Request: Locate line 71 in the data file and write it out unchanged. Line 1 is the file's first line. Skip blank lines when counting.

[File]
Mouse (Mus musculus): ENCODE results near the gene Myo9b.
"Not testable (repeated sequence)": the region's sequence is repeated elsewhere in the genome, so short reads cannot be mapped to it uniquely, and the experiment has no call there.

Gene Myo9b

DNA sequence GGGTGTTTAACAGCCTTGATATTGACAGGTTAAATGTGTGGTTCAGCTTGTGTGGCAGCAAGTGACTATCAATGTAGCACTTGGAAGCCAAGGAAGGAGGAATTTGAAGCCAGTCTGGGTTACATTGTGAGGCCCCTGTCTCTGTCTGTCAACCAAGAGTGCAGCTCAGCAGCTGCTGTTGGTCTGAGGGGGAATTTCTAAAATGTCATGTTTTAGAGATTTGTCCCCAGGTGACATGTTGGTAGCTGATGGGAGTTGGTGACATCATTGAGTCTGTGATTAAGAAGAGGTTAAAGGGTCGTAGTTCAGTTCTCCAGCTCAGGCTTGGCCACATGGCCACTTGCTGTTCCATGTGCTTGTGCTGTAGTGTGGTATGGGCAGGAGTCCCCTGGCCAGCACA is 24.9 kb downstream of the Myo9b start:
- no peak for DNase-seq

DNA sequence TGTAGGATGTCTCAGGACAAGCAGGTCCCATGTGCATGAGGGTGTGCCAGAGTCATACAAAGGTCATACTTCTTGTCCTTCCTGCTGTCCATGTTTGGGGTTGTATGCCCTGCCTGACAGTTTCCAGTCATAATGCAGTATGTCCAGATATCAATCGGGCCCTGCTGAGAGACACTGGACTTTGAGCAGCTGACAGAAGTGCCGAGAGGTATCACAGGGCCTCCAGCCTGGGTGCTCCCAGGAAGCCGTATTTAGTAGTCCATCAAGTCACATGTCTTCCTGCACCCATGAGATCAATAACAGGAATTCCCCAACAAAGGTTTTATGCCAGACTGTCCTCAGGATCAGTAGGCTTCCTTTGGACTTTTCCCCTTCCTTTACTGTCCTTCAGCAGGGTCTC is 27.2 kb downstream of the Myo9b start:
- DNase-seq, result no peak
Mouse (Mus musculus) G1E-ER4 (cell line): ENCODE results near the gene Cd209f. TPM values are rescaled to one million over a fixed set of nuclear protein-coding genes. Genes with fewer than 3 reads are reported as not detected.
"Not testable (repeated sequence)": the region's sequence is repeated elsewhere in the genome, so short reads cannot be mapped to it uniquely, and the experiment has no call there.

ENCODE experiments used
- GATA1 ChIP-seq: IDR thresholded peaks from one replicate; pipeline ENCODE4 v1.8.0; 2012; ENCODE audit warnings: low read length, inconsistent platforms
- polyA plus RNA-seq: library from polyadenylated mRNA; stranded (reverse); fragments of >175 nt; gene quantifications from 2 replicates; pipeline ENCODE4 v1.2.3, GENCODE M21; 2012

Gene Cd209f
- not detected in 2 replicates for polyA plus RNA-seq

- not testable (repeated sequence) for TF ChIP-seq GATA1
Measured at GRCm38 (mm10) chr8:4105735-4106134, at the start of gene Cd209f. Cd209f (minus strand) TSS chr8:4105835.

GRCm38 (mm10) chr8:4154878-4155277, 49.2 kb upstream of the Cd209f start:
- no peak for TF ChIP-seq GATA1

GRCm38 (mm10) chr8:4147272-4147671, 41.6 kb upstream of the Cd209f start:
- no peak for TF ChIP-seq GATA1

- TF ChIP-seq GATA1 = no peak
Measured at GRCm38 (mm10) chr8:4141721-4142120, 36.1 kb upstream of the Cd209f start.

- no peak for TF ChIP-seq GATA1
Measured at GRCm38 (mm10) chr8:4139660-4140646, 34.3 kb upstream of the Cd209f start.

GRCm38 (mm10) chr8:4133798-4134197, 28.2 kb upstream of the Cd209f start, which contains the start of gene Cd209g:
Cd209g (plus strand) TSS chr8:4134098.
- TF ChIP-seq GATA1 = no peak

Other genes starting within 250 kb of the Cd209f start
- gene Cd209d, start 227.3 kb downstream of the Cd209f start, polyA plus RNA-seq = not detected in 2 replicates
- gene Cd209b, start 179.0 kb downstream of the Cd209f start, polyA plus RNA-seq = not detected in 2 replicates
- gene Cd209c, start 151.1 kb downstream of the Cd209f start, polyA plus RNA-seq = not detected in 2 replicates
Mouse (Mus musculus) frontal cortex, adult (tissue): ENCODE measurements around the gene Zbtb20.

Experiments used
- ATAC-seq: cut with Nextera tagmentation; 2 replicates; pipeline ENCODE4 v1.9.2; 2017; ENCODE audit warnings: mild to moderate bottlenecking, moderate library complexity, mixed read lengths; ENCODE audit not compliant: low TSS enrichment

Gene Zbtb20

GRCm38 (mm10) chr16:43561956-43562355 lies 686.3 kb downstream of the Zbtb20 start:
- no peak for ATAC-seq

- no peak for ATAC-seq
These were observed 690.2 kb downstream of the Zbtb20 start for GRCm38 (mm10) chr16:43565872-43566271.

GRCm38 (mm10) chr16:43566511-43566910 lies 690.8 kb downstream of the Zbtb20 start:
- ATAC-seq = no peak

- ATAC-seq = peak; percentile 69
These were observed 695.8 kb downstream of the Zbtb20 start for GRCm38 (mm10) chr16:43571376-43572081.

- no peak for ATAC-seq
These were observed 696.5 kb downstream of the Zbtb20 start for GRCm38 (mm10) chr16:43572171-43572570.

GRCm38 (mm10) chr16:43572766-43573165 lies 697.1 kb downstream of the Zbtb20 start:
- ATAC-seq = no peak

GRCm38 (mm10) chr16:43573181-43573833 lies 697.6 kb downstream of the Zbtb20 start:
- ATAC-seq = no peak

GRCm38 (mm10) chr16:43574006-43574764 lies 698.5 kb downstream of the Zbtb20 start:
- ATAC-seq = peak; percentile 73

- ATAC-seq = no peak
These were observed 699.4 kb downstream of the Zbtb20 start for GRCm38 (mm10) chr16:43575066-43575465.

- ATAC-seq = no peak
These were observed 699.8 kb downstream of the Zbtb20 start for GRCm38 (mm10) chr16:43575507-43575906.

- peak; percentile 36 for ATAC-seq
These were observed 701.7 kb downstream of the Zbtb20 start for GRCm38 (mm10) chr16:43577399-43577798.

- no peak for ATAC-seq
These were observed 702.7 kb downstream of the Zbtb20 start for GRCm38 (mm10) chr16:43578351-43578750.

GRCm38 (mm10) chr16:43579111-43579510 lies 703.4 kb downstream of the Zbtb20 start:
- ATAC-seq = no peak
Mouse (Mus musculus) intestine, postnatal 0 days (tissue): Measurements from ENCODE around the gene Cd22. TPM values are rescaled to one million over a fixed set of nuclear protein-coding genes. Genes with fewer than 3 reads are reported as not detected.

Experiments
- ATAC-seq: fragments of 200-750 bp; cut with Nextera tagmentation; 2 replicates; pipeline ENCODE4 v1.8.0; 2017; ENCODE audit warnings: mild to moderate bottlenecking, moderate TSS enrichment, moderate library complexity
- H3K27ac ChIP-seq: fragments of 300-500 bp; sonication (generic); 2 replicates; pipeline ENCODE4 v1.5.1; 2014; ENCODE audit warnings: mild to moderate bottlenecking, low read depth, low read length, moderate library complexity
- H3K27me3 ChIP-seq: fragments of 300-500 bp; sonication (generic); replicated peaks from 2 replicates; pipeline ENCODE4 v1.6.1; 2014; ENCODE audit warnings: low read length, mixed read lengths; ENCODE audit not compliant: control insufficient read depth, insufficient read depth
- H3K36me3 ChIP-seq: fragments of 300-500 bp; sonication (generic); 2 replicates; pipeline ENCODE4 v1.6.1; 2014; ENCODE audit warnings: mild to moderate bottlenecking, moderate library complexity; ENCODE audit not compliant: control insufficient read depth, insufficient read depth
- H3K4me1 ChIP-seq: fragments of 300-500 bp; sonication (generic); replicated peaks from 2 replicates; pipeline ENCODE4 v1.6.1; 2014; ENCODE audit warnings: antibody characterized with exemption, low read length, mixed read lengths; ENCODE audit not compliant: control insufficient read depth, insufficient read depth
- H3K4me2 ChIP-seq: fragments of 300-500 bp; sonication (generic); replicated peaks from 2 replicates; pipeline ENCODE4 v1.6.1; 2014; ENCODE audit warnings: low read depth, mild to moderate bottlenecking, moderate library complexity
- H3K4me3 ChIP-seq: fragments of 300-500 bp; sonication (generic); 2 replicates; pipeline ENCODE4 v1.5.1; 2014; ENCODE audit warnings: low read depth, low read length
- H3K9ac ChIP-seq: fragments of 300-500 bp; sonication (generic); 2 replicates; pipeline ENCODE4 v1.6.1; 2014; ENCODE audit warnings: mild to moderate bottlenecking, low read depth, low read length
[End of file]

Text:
- H3K9ac ChIP-seq: fragments of 300-500 bp; sonication (generic); 2 replicates; pipeline ENCODE4 v1.6.1; 2014; ENCODE audit warnings: mild to moderate bottlenecking, low read depth, low read length